|Enthralling, Inspiring, Involving
A Journey of Language Discovery
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/ Presentations / A Journey of Language Discovery
Absolutely Learning develops the spoken “Expressive Arts” incorporating a wide variety of activities along with organising and planning as a natural part of learning. The highly adaptable “Storyboard” approach for organising and planning can be used by non-writers and by writers up to any level of writing ability.
If a child cannot organise a spoken activity then there is little point in moving to written representation. After all, the written text is the abstract representation of what the child would have otherwise spoken.
Each child can learn to read rapidly using the approach “total text”, which involves full understanding and “word pictures in context”. Children need a matter of minutes to appreciate how to learn to read independently using “total text” however it is also open to them to learn in pairs or with the accompaniment of another person. Learning to read with “total text” also improves the pronunciation and word separation in the spoken language and considerable support is included for children to develop their own intuitive appreciation of phonetics.
Extensive reading then follows on. It is organised to include group-synergy, feedback, presentations and performance.
Phonetic framework first
The conventional approach for learning to read involves having to learn a phonetic framework first in order to enable learning. This has a major flaw. The phonetic framework first approach is the unnatural reverse of intuitive, natural learning. (Pre-school) children would naturally produce intuitively their own frameworks out of their world of chaos.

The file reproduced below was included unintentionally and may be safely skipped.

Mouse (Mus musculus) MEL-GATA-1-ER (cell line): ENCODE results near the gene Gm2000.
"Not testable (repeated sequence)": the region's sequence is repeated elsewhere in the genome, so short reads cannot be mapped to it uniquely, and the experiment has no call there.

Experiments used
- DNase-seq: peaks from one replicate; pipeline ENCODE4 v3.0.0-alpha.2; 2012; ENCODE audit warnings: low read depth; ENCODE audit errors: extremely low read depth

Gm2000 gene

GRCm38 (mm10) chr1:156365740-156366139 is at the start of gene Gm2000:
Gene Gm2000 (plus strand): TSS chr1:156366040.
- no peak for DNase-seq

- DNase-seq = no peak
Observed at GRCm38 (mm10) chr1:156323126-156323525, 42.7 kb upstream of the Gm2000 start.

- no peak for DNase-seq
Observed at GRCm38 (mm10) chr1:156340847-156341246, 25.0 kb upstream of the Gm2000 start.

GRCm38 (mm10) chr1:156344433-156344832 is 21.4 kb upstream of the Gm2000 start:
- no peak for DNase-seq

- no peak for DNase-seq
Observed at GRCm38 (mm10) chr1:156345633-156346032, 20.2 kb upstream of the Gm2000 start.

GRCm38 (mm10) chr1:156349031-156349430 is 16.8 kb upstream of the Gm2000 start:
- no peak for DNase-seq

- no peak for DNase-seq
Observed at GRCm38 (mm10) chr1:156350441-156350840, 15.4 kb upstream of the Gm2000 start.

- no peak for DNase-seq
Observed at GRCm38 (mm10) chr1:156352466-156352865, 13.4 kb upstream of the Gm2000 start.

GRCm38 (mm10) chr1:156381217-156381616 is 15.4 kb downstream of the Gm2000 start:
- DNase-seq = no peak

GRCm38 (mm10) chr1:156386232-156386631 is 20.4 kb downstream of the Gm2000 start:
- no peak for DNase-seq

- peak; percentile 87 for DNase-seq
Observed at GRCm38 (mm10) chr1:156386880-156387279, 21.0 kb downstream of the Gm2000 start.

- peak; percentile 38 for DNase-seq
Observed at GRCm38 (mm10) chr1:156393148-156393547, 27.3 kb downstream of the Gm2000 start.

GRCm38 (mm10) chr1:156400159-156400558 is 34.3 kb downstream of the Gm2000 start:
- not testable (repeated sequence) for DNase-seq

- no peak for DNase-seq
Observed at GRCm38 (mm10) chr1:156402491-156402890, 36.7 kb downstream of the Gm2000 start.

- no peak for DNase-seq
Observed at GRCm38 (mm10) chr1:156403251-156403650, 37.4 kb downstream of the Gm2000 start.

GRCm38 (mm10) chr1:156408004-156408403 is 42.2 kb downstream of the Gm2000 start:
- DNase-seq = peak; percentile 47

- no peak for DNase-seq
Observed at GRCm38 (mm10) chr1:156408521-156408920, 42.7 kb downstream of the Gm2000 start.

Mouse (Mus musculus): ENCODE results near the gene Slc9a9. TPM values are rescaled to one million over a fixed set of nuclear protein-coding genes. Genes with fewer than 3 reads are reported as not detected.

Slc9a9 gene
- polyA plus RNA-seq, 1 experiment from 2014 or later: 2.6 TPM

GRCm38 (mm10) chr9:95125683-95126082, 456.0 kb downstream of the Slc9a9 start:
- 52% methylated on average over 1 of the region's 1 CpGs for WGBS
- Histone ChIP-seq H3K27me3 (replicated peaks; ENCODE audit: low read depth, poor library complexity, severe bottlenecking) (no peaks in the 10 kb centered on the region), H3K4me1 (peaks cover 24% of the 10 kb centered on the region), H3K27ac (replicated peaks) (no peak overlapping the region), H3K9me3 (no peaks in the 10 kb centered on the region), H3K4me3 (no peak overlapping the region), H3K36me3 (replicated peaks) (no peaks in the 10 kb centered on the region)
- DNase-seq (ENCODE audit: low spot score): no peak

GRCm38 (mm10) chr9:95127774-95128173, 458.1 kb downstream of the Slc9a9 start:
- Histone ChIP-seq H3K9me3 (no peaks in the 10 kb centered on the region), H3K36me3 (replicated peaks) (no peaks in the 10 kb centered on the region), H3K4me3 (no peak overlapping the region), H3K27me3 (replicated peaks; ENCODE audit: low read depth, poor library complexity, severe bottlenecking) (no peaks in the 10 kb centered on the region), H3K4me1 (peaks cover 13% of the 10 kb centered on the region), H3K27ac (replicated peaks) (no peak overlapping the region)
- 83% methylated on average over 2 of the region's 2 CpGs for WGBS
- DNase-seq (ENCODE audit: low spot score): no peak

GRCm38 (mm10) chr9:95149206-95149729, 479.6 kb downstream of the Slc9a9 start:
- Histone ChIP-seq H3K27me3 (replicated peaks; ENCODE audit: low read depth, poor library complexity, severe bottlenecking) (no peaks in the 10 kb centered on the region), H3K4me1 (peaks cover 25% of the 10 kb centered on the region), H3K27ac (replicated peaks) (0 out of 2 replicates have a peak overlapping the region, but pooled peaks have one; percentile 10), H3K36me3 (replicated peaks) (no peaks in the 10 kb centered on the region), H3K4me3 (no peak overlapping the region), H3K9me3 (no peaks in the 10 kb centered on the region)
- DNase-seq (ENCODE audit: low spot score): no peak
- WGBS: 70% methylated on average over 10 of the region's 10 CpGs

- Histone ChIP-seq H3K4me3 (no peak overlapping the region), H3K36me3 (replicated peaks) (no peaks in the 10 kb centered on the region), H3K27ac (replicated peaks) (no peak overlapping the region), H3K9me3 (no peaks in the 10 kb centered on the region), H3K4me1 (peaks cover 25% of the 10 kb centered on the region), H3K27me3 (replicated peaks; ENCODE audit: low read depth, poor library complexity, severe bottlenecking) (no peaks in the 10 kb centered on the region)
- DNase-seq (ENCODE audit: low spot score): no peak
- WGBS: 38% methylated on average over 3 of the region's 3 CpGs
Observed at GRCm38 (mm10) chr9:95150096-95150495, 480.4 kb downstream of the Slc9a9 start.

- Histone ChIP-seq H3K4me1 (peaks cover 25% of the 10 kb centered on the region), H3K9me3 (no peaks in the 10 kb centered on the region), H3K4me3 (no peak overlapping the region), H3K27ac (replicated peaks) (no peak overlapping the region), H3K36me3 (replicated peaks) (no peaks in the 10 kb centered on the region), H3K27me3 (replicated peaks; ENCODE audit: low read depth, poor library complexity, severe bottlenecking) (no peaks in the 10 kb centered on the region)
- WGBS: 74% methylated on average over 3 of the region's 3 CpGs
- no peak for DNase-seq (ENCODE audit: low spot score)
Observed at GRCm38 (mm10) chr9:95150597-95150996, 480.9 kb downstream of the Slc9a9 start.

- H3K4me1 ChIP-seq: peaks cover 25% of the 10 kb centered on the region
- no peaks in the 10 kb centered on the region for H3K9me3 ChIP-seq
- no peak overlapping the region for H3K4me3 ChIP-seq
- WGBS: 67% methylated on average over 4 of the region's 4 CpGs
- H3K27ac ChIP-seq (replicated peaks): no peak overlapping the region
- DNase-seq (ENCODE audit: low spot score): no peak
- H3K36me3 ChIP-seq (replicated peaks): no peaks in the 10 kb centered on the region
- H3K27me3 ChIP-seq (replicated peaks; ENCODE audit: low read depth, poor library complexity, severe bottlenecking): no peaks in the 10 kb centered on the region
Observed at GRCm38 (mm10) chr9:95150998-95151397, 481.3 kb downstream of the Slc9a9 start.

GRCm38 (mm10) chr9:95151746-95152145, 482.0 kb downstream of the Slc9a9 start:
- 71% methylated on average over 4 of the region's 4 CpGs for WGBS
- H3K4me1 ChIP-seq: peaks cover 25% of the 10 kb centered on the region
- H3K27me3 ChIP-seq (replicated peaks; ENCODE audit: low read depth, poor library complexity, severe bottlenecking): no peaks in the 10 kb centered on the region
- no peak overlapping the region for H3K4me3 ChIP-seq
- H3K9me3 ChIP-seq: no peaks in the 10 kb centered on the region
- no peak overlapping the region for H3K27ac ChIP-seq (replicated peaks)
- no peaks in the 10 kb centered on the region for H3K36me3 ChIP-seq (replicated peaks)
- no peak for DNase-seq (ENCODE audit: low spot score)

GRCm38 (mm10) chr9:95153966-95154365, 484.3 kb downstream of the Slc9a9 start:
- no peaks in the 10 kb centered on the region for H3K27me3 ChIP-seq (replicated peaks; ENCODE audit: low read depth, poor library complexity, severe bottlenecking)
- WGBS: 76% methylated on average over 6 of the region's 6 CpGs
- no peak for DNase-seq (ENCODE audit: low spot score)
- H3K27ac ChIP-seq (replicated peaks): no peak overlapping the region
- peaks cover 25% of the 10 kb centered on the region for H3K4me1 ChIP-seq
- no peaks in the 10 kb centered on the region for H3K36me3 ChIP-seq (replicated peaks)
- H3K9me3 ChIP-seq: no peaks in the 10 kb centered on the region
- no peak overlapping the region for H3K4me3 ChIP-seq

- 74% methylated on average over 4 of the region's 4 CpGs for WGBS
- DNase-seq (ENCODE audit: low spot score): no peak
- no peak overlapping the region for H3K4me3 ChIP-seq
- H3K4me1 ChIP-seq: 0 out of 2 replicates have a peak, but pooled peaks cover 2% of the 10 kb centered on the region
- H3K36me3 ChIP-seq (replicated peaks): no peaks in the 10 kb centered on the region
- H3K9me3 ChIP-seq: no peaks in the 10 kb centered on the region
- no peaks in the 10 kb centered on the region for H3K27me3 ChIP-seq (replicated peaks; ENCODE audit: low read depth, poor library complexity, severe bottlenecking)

Progress comparison during the learning-to-read phase
“total text”: From the beginning, children read correctly over 30 words per minute.
Phonetic framework first: A slow and long introductory phase leads to the decoding of words at a rate of under 10 words per minute.
Opportunities for expression in language abound with this approach and writing is merely the culmination of this process. Each child can decide when and how to convert the spoken organised and planned language into text.
As extensive reading has generally preceded this step, the word pictures are well established in the child’s mind, and so spelling is approached successfully with reference to word pictures the approach of most adults and our goal.
Note: The current rush into writing is often justified with the claim that children need to express themselves. This expressive valve may be necessary for the “instruction” approach. The undesirable consequences however are many. Most notable is the poor spelling in the early written work which is sufficient to disturb the establishment of a reliable “word-picture” reference system in the brain. Thus many children are prevented from developing a satisfactory approach to spelling even after being subjected to spelling drills and tests which are anyway an extremely odious and unenjoyable practice.